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Why We Are United
Why We Are United
Smith Column Published By The America's Future Foundation
August 01, 2002
As the patriotic tunes of July 4 reminded us, America is a highly diverse nation. We’re black, brown, white, red, and yellow; Catholic, Protestant, Jew, Muslim, or other; we’re originally from Europe, Asia, South America, or Africa as well as North America. Politically, we’re conservative, libertarian, liberal, and populist. Yet, with this great diversity, America retains a unity lacking in much of the world. Moreover, America is unique in being one of the very few nations that has resisted the temptation to race down the Road to Serfdom. Why?<?xml:namespace prefix = o ns = "urn:schemas-microsoft-com:office:office" />
America, of course, had some brilliant intellectual “parents.” The Founding Fathers were well aware that government tended to grow at the expense of liberty. Accordingly, they crafted a Constitution designed with checks and balances to restrain Leviathan. Other countries have constitutions not unlike the United States; yet, they quickly found themselves saddled with massive government. What is it—or rather given the weakening of these restraints over the last century—what was it about American culture that made us honor Constitutional restraints? Why were we an exception? And, what might we do to regain that status?
To address that question, let me (all too briefly) recount the cultural value schema developed by the late Aaron Wildavsky. Aaron, himself a libertarian, believed that America’s attitude toward government was unique because our political culture was unique. Aaron argued that a society could be viewed as a mix of four cultural types: Individualists, those valuing freedom; Hierarchists, those concerned with structure and order; Egalitarians, those focused on fairness; and Fatalists, those passively accepting whatever happens. As alliances among these groups form and dissolve (and their views on whether government helps or harms their interests shift), the propensity to expand or resist government growth similarly ebbs and flows.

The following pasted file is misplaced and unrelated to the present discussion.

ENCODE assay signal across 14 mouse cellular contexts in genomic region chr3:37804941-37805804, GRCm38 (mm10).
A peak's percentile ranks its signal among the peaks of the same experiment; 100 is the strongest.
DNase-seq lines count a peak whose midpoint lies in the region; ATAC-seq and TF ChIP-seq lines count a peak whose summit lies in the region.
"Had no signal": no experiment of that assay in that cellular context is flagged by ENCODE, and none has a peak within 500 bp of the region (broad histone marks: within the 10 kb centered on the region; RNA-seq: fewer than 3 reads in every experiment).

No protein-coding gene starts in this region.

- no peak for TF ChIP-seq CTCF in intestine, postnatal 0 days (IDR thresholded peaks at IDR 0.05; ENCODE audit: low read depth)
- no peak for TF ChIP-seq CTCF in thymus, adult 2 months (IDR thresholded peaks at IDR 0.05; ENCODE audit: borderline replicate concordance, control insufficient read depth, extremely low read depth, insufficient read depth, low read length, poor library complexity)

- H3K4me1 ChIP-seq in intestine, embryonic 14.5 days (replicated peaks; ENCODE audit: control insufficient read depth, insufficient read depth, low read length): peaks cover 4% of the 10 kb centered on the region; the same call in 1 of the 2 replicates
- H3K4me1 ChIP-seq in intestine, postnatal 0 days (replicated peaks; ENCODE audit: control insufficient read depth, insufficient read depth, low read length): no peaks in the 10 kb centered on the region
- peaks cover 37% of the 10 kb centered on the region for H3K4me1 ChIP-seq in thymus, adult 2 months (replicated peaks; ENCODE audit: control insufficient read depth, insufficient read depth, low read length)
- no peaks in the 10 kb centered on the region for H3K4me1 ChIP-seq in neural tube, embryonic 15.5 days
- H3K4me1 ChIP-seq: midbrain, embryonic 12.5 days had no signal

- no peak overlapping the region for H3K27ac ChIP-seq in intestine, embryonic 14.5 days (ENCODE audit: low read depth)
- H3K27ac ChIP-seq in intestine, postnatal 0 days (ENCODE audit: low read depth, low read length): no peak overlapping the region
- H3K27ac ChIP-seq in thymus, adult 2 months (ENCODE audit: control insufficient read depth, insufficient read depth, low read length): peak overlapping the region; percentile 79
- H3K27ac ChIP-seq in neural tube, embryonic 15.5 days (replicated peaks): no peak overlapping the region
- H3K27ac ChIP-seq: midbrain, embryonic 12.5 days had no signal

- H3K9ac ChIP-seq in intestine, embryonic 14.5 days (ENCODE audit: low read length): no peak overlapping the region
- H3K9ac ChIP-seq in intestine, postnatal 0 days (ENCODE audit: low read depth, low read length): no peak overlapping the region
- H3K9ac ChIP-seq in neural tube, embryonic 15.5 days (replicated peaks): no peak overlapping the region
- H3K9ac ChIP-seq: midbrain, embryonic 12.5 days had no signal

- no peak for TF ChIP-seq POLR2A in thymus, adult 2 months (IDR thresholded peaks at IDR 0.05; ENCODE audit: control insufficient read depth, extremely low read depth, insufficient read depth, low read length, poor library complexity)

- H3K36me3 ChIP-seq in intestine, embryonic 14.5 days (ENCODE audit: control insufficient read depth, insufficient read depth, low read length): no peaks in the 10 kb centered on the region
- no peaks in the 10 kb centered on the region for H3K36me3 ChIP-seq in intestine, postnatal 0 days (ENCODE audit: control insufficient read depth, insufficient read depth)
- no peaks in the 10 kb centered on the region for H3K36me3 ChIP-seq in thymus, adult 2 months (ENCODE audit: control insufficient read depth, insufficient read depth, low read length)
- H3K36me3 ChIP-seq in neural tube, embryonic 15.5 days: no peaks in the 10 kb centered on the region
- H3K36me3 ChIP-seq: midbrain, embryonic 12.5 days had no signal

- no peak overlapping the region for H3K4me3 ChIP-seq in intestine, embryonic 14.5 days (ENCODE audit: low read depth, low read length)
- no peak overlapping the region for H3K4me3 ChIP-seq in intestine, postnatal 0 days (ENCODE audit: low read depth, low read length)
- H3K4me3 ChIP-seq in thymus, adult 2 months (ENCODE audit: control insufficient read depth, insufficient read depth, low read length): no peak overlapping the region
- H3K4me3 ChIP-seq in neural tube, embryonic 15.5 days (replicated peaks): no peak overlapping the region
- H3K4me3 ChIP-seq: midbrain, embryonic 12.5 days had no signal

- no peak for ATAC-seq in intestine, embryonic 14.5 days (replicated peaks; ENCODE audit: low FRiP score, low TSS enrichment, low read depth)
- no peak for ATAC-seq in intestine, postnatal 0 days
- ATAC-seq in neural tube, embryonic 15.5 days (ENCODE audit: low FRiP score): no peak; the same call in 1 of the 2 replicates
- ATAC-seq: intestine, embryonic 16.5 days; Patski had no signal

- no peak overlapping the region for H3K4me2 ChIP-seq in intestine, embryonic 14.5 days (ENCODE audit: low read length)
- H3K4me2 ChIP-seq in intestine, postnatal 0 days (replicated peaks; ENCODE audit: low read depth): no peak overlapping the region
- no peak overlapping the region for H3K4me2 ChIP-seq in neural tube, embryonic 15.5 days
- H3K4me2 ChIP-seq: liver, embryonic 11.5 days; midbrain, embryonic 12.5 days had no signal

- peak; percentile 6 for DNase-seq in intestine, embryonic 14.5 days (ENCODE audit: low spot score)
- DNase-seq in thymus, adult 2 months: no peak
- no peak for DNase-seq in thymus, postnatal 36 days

America’s unique ability to resist the growth of government for so many years, Wildavsky argued, reflected an unusual cultural alliance between individualists and egalitarians (think Thomas Jefferson and Thomas Paine). That alliance checked the centralist tendencies of the hierarchists (think Alexander Hamilton). What made it unique was that it drew together people who valued liberty for different reasons. Thomas Jefferson and Thomas Paine differed, but they were equally skeptical about the wisdom of government advancing their respective concerns. The greater strength of individualism in the United States was important; but the truly unique factor was the egalitarian preference for private rather than state action. (America’s unique reliance on voluntary associations is discussed at some length by Alexis de Tocqueville in Democracy in America.)
This limited government alliance began to break down in the late 19th century when the disruptive influences of the Industrial Revolution and the intellectual defection to collectivism seduced many egalitarians away from voluntarism. Voluntarism, it was argued, might have been fine in an earlier age, but the modern world required expanded government programs. Like their European counterparts, American egalitarians began to ally with hierarchists.
America remained a strongly individualist nation, but the loss of egalitarians from the limited government coalition was serious. From the time of the Progressive Era forward, limited government advocates slowly retreated as the new alliance of big government hierarchists and welfare state egalitarians gained power.
If America is to have a future, it is critical that we reestablish the individualist-egalitarian alliance that once restrained Leviathan. That will not be easy. One need is to better communicate our position to egalitarians. Recall: They don’t care what we know, until they know that we care! We must demonstrate where government action has made the world less fair (as well as less free). Some groups are doing exactly that. For example, the Institute of Justice has done a marvelous job of focusing on the racist results of various government policies. Similarly, CEI’s “Death by Regulation” project has shown how FDA regulations, federal fuel efficiency standards, and the EPA’s ban on DDT have not only proven costly to the economy but actually kill. Arguments about cost effectiveness can be useful, but the point about the harm done to people can be much more persuasive with egalitarians. A freer society, most of us believe, is also a fairer society. That was once widely believed. We must ensure that it is again.
You in the younger generation have a particular responsibility for restoring a limited government alliance. Conservatives, libertarians, and voluntary-sector egalitarians should commit themselves that by our nation’s next birthday, we will have strengthened rather than weakened the bounds that once held us together. America remains the best and brightest hope for the future. We must not let that hope wither.